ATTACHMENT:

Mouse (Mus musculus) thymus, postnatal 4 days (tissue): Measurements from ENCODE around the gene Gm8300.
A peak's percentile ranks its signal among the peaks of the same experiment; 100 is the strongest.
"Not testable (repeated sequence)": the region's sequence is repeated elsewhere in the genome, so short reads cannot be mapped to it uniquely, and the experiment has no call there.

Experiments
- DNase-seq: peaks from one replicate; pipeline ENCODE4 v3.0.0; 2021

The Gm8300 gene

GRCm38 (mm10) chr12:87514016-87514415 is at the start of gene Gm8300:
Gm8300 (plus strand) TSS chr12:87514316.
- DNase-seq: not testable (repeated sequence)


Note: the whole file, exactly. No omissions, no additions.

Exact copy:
Mouse (Mus musculus) thymus, postnatal 4 days (tissue): Measurements from ENCODE around the gene Gm8300.
A peak's percentile ranks its signal among the peaks of the same experiment; 100 is the strongest.
"Not testable (repeated sequence)": the region's sequence is repeated elsewhere in the genome, so short reads cannot be mapped to it uniquely, and the experiment has no call there.

Experiments
- DNase-seq: peaks from one replicate; pipeline ENCODE4 v3.0.0; 2021

The Gm8300 gene

GRCm38 (mm10) chr12:87514016-87514415 is at the start of gene Gm8300:
Gm8300 (plus strand) TSS chr12:87514316.
- DNase-seq: not testable (repeated sequence)